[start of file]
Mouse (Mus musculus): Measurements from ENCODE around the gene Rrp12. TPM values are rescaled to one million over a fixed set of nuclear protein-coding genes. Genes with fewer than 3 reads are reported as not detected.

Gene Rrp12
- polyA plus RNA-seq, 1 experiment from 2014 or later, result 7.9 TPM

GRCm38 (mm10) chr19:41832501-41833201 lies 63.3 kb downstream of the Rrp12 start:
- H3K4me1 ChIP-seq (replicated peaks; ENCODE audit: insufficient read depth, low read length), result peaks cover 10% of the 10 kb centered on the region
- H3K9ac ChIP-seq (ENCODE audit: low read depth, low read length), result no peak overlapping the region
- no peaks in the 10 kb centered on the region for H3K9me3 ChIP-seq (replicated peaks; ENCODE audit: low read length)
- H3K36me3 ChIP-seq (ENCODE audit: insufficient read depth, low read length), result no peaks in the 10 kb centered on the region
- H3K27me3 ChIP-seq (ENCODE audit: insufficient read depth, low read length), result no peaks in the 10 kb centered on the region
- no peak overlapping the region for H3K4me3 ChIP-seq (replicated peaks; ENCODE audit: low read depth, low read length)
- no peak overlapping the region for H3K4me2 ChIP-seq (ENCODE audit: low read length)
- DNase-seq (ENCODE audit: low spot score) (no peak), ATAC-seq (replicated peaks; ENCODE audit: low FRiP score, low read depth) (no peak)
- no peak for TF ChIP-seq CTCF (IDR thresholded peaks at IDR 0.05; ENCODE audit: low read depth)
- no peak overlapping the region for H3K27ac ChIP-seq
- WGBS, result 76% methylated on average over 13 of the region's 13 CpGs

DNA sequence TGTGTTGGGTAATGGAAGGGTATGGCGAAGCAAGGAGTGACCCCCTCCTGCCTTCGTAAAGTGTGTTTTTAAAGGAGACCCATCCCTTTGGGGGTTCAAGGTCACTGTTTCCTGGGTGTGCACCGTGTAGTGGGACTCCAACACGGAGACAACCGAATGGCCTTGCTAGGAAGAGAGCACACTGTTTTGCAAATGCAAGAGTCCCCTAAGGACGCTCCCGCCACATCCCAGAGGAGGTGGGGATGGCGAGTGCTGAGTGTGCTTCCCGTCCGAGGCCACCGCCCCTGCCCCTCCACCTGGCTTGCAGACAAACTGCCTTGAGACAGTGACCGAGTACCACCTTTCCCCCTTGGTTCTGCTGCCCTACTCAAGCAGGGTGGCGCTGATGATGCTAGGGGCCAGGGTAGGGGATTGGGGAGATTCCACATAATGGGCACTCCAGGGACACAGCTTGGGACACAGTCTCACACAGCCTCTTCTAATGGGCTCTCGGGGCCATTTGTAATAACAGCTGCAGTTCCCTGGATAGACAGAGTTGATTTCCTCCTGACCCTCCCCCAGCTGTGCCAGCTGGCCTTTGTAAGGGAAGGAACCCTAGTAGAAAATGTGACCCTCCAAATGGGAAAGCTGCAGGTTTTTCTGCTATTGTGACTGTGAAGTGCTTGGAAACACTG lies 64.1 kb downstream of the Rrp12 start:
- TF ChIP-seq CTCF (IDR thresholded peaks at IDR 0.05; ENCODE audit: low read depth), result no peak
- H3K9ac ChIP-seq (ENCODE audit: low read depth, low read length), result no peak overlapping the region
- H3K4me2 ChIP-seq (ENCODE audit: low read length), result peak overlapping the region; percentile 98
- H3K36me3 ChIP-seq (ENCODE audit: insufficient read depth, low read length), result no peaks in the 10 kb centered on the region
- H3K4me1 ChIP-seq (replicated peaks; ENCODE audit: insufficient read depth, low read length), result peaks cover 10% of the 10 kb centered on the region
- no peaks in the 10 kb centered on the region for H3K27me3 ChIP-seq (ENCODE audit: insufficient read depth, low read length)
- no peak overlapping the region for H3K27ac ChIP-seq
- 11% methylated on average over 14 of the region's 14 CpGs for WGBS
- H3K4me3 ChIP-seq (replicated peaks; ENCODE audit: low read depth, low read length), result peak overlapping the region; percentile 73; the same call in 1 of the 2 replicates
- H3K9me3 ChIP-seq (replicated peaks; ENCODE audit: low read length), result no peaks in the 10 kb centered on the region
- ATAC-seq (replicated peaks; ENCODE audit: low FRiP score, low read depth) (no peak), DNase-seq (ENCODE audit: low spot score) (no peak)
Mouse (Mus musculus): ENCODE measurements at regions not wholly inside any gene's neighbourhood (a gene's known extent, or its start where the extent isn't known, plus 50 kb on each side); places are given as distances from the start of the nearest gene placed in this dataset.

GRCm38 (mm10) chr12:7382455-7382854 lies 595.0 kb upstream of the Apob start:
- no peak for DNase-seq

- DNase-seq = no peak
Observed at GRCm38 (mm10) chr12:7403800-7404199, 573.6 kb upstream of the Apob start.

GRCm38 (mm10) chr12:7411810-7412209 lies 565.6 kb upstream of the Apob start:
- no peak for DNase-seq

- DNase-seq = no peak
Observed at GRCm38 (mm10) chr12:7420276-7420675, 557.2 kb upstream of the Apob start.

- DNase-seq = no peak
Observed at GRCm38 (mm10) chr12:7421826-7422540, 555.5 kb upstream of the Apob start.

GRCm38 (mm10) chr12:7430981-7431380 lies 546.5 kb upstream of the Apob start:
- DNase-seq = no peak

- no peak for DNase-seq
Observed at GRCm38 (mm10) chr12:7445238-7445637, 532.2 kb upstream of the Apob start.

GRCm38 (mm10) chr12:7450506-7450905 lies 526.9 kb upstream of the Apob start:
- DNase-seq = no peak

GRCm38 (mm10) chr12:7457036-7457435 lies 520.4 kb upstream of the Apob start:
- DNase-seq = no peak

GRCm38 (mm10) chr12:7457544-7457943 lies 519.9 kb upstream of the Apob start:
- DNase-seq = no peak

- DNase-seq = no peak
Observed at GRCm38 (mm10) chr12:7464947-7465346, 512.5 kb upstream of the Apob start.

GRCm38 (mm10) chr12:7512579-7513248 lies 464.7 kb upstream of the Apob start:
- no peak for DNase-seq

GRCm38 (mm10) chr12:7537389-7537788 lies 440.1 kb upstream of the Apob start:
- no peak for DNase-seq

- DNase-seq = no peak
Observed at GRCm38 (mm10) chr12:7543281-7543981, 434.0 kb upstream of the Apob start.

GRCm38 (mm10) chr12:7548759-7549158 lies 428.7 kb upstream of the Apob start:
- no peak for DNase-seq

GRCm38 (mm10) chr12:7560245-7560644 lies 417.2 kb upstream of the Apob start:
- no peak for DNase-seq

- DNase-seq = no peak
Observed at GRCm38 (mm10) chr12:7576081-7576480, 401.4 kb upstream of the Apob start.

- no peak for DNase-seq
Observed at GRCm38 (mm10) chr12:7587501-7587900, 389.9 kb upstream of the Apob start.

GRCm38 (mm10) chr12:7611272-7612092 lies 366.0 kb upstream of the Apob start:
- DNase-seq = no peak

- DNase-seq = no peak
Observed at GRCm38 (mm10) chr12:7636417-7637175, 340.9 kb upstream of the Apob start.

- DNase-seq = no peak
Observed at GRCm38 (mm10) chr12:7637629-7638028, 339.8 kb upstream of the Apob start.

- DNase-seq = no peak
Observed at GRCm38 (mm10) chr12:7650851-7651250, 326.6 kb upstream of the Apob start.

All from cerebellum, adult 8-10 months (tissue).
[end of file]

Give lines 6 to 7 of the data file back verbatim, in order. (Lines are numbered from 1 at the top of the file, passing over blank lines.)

- H3K9ac ChIP-seq (ENCODE audit: low read depth, low read length), result no peak overlapping the region
- no peaks in the 10 kb centered on the region for H3K9me3 ChIP-seq (replicated peaks; ENCODE audit: low read length)